From listening to what other students and my high school teachers said about college, I had established certain expectations. “It’s nice because you meet people that have the same interest as you,” I’d hear from some people. From others: “It doesn’t matter if you commute or not. I had a friend who commuted and would never known that he did not live there the way he got involved with his school.” Starting college, I hoped I would gain more experience, add more to my life—understand what life has to offer—and I did not have to do this alone. I would make like-minded friends.
While I made many acquaintances at Dowling, but the “like-minded” and “friends” parts were less easy to find. I met some students who invited me to the writing club, but I didn’t feel like I could connect with that group. After some encouragement from my theatre professor, I joined the fall musical (Schoolhouse Rock Live!), thinking it would be a way to try something outside my comfort zone. Unfortunately, I found out it was WAY outside my comfort zone. Again, I wasn’t able to connect with the people involved, and I hated performing. It was a disaster; I was an anxiety-ridden hot mess. I went hours without eating and drinking and sweated profusely. I was severely suffering inside—the feeling of collapse from the rattling of fear.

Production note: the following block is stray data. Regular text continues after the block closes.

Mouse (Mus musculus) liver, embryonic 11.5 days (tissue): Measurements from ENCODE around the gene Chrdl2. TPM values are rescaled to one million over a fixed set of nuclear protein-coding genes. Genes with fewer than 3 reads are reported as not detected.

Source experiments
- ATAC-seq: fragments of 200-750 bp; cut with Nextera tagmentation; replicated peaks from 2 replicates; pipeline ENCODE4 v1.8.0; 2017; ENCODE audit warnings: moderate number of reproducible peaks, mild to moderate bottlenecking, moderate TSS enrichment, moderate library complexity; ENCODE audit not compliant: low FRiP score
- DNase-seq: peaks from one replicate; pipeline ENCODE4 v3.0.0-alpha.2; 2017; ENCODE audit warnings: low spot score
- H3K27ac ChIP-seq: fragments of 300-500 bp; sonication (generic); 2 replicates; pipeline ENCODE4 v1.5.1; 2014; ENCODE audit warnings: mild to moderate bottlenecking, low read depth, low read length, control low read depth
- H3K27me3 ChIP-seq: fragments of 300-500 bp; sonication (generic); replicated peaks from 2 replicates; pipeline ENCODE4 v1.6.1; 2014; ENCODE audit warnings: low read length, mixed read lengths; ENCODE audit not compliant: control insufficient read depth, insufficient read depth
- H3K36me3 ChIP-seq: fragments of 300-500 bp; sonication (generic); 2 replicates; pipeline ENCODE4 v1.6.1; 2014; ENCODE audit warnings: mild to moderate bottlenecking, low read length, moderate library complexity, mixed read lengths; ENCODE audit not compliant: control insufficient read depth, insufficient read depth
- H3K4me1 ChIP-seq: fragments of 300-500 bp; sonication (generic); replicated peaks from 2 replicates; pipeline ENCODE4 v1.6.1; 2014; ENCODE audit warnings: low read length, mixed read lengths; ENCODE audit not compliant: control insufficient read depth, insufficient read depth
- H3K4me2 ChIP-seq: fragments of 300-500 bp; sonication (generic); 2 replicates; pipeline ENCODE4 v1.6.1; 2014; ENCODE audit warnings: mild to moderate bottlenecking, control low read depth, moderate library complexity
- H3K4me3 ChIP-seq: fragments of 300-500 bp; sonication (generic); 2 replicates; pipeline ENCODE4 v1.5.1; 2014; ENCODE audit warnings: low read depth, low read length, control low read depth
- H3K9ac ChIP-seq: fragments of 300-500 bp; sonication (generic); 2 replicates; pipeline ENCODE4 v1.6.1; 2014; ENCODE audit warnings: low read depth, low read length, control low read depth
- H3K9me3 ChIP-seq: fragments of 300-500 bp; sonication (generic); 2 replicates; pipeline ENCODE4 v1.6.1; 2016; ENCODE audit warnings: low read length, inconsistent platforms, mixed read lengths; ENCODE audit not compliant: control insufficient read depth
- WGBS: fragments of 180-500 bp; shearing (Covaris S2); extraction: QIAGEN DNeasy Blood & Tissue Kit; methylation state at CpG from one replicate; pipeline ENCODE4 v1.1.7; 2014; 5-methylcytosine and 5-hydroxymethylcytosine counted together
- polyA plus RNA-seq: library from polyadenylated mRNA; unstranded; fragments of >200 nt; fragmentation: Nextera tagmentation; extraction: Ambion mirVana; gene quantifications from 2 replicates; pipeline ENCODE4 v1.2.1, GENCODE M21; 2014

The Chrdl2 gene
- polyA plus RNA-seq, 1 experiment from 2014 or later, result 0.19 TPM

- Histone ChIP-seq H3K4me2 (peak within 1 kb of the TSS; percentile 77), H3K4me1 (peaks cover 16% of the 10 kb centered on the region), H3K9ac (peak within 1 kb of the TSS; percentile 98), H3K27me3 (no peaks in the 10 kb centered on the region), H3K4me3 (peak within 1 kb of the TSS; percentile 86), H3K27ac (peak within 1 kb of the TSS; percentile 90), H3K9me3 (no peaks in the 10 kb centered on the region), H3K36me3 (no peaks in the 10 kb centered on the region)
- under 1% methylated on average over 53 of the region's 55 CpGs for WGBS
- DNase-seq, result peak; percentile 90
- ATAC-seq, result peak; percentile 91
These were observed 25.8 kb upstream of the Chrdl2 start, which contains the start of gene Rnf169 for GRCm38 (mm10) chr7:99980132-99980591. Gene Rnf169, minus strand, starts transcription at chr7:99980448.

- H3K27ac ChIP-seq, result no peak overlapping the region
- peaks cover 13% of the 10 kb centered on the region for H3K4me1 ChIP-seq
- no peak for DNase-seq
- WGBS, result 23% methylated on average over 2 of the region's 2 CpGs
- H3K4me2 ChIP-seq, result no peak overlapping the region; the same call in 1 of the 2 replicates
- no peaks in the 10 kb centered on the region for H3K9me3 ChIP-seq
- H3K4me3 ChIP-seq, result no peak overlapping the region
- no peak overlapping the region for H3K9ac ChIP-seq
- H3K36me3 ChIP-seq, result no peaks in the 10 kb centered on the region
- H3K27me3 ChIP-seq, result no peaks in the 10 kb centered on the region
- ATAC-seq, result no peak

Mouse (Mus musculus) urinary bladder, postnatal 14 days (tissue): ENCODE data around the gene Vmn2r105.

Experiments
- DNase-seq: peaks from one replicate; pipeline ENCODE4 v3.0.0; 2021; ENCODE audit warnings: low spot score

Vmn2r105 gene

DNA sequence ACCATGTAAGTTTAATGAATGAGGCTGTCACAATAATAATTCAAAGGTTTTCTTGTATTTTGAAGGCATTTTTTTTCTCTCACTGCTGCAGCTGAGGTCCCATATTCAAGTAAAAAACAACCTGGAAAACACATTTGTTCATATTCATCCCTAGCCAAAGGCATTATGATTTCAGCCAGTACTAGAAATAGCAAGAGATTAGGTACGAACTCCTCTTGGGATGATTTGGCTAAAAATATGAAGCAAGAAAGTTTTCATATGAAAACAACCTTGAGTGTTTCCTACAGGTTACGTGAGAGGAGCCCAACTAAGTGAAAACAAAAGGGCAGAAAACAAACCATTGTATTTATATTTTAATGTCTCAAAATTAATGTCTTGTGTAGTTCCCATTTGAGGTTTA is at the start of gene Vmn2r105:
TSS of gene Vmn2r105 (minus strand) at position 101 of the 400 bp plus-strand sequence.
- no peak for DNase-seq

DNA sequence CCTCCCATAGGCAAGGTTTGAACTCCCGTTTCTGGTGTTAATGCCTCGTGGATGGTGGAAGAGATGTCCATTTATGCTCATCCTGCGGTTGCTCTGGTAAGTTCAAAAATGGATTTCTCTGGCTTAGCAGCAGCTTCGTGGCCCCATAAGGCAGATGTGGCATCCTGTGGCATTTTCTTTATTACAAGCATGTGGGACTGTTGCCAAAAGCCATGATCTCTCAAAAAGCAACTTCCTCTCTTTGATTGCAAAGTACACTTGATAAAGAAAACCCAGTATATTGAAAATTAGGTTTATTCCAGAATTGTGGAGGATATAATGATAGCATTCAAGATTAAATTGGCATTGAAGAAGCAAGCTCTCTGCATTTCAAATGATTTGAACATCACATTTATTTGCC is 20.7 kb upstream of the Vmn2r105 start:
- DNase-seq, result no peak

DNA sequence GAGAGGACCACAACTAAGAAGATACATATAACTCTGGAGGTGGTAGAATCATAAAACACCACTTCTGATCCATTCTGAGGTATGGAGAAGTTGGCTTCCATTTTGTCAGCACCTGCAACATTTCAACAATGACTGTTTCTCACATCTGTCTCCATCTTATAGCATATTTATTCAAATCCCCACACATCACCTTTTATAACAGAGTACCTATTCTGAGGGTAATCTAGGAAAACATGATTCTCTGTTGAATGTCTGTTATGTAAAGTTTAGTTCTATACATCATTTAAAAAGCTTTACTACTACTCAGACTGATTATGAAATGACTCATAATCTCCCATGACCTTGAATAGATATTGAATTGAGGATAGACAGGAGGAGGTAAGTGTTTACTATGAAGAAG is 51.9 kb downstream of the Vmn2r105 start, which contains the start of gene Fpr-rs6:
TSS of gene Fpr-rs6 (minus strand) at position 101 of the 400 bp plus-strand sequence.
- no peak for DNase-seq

As a largely commuter college, Dowling had few students who stayed on campus after class. Many had work, and others just had no interest in getting involved. All I wanted to do was go to class and go home to eat. I could feel my love of learning dry up as I stood by and watched.
During one meeting of my history class, we were told we would get extra credit if we went to hear veterans speak at an event hosted by the History Club. When we arrived, I realized that my class was the entire audience. Not a single student from outside my group showed up. This broke my heart. WWII vets—people who fought for our country—were sharing their time with us, and the only people willing to show up were there for class credit.
I remember coming home saying to my mother in the kitchen, “I don’t want to settle. I don’t want fear to hold me back from going where I want to go.”
I knew I still wanted to go to Salve Regina, and I also knew I wasn’t ready just yet—but I was ready to start taking steps. If I got my associate’s degree at a nearby school, I could transfer to Salve Regina afterwards. I decided to transfer to Suffolk County Community College in Spring 2012 to be able to start making real progress in my education.